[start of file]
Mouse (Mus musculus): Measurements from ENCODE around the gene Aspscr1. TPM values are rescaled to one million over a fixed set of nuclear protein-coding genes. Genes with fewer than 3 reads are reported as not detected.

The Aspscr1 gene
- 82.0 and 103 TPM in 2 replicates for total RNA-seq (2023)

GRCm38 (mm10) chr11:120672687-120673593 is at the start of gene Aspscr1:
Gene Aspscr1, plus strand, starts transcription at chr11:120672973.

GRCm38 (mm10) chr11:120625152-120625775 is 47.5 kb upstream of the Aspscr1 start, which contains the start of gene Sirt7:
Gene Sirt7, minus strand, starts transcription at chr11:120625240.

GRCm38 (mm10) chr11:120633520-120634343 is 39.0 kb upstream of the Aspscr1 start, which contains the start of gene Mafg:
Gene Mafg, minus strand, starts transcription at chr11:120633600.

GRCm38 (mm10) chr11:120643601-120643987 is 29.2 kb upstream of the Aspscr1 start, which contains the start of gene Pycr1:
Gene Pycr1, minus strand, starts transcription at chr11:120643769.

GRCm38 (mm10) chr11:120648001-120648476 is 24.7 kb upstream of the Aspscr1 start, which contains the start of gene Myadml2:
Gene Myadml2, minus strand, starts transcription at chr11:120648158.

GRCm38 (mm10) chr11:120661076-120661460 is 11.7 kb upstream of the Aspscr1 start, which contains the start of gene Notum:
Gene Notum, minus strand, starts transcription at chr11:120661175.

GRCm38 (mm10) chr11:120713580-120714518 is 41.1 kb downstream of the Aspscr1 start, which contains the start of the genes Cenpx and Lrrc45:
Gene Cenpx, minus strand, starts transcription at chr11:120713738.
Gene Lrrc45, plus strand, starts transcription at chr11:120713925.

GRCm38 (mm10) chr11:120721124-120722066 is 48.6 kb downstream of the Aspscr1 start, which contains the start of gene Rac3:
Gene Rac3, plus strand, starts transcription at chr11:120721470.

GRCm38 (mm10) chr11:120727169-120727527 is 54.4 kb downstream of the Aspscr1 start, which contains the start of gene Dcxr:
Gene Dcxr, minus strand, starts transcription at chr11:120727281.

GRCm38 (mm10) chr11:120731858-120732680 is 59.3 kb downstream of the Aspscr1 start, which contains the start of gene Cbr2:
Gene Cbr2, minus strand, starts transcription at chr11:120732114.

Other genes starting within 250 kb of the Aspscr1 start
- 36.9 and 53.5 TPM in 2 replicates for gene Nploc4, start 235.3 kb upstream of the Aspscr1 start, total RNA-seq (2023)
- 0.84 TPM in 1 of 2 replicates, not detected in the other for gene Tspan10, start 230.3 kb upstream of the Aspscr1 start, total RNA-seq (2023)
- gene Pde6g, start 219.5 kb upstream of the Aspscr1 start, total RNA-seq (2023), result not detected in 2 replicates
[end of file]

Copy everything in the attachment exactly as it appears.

Mouse (Mus musculus): Measurements from ENCODE around the gene Aspscr1. TPM values are rescaled to one million over a fixed set of nuclear protein-coding genes. Genes with fewer than 3 reads are reported as not detected.

The Aspscr1 gene
- 82.0 and 103 TPM in 2 replicates for total RNA-seq (2023)

GRCm38 (mm10) chr11:120672687-120673593 is at the start of gene Aspscr1:
Gene Aspscr1, plus strand, starts transcription at chr11:120672973.

GRCm38 (mm10) chr11:120625152-120625775 is 47.5 kb upstream of the Aspscr1 start, which contains the start of gene Sirt7:
Gene Sirt7, minus strand, starts transcription at chr11:120625240.

GRCm38 (mm10) chr11:120633520-120634343 is 39.0 kb upstream of the Aspscr1 start, which contains the start of gene Mafg:
Gene Mafg, minus strand, starts transcription at chr11:120633600.

GRCm38 (mm10) chr11:120643601-120643987 is 29.2 kb upstream of the Aspscr1 start, which contains the start of gene Pycr1:
Gene Pycr1, minus strand, starts transcription at chr11:120643769.

GRCm38 (mm10) chr11:120648001-120648476 is 24.7 kb upstream of the Aspscr1 start, which contains the start of gene Myadml2:
Gene Myadml2, minus strand, starts transcription at chr11:120648158.

GRCm38 (mm10) chr11:120661076-120661460 is 11.7 kb upstream of the Aspscr1 start, which contains the start of gene Notum:
Gene Notum, minus strand, starts transcription at chr11:120661175.

GRCm38 (mm10) chr11:120713580-120714518 is 41.1 kb downstream of the Aspscr1 start, which contains the start of the genes Cenpx and Lrrc45:
Gene Cenpx, minus strand, starts transcription at chr11:120713738.
Gene Lrrc45, plus strand, starts transcription at chr11:120713925.

GRCm38 (mm10) chr11:120721124-120722066 is 48.6 kb downstream of the Aspscr1 start, which contains the start of gene Rac3:
Gene Rac3, plus strand, starts transcription at chr11:120721470.

GRCm38 (mm10) chr11:120727169-120727527 is 54.4 kb downstream of the Aspscr1 start, which contains the start of gene Dcxr:
Gene Dcxr, minus strand, starts transcription at chr11:120727281.

GRCm38 (mm10) chr11:120731858-120732680 is 59.3 kb downstream of the Aspscr1 start, which contains the start of gene Cbr2:
Gene Cbr2, minus strand, starts transcription at chr11:120732114.

Other genes starting within 250 kb of the Aspscr1 start
- 36.9 and 53.5 TPM in 2 replicates for gene Nploc4, start 235.3 kb upstream of the Aspscr1 start, total RNA-seq (2023)
- 0.84 TPM in 1 of 2 replicates, not detected in the other for gene Tspan10, start 230.3 kb upstream of the Aspscr1 start, total RNA-seq (2023)
- gene Pde6g, start 219.5 kb upstream of the Aspscr1 start, total RNA-seq (2023), result not detected in 2 replicates